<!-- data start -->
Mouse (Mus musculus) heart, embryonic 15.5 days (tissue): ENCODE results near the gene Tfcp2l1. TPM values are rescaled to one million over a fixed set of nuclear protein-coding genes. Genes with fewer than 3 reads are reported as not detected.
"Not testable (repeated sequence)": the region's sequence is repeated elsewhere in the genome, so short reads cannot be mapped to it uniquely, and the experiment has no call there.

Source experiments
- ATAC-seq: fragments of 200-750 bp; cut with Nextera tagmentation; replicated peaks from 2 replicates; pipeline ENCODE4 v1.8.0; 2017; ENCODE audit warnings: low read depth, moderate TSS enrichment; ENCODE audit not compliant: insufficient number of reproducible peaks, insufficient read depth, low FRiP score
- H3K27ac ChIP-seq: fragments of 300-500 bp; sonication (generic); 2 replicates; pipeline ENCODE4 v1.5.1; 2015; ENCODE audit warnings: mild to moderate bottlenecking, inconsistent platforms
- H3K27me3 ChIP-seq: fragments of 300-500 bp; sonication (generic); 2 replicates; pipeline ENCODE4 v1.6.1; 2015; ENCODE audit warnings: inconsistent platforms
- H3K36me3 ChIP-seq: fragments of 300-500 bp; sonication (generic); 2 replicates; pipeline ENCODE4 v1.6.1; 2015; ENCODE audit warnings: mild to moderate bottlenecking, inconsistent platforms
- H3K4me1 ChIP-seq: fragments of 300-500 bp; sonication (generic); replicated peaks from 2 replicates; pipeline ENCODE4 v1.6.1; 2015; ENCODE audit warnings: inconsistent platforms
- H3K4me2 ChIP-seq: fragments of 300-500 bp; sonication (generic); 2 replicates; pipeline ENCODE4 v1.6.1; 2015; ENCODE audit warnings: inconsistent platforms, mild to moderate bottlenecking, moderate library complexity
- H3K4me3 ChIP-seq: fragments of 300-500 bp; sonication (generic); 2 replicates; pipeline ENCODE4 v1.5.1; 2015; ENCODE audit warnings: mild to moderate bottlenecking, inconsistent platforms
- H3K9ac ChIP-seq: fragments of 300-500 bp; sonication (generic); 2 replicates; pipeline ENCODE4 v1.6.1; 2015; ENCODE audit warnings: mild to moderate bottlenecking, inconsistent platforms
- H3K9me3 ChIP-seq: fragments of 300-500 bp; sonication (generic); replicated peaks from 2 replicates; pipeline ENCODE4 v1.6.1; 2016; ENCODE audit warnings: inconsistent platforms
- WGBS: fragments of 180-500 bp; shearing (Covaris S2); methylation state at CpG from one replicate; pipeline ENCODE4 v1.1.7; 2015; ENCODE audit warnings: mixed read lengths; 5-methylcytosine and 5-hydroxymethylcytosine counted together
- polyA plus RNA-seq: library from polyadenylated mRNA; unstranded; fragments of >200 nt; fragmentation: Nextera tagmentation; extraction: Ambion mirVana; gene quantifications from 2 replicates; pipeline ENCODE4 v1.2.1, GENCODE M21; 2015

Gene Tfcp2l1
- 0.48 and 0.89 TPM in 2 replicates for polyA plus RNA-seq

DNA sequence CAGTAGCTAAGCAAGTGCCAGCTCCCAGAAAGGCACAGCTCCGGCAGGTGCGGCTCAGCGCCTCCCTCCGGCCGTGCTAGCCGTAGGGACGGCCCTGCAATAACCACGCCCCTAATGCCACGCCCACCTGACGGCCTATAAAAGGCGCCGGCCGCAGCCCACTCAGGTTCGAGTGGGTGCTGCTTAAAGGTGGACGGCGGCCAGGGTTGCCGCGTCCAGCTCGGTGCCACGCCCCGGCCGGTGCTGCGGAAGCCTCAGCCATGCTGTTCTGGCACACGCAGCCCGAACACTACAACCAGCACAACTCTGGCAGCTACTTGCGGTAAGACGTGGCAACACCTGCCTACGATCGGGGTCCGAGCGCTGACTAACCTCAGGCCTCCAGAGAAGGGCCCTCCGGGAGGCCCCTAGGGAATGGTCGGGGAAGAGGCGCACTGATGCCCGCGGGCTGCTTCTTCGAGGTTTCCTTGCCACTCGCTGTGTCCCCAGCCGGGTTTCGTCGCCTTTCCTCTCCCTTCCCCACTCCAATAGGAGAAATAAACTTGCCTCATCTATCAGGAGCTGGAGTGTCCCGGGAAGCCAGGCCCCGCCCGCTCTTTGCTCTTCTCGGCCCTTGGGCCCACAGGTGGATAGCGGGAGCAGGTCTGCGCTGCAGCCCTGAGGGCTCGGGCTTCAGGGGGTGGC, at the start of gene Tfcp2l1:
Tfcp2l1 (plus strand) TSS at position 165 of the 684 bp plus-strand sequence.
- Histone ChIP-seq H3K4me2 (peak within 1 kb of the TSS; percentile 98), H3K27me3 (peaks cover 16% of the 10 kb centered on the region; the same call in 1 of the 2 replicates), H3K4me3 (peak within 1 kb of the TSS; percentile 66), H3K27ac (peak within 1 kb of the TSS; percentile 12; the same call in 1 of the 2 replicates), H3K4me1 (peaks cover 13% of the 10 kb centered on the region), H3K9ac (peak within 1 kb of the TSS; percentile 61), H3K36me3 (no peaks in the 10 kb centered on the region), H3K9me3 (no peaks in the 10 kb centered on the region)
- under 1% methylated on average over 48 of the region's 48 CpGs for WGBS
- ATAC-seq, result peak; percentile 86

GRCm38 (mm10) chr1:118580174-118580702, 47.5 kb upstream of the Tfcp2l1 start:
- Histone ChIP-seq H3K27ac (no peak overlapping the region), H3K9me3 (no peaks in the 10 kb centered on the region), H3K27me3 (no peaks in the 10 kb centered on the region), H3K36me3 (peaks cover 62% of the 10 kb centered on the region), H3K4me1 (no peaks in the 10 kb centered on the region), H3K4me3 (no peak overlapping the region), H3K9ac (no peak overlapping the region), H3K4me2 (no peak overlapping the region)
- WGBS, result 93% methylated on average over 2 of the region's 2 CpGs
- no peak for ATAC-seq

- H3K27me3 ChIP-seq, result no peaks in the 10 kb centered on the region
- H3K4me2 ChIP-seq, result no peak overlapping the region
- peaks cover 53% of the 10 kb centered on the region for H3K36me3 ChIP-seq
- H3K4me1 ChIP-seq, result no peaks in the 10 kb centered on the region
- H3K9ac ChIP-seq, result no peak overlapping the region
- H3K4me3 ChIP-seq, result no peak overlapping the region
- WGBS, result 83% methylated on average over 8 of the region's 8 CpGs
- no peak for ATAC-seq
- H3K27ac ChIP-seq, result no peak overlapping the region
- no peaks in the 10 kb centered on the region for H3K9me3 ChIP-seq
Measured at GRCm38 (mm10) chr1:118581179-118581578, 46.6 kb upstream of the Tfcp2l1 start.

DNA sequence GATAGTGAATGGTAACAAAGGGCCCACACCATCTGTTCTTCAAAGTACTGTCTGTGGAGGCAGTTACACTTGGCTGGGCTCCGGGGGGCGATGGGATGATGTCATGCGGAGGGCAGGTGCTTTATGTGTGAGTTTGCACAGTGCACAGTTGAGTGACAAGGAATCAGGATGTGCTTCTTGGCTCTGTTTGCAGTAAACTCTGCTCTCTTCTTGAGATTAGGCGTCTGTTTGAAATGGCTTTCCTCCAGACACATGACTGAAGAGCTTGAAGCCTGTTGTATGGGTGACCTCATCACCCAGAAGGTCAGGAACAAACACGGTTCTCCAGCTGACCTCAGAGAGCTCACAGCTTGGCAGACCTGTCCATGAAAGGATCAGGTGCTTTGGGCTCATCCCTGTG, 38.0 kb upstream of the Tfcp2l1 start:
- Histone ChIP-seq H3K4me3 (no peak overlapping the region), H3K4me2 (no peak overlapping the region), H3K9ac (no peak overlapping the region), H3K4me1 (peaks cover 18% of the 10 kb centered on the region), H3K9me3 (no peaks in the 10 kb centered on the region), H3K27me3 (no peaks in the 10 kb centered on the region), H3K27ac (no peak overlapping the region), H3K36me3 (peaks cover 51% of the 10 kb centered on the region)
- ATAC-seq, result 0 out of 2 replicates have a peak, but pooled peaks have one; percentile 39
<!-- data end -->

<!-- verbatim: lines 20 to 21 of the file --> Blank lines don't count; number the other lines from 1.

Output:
- under 1% methylated on average over 48 of the region's 48 CpGs for WGBS
- ATAC-seq, result peak; percentile 86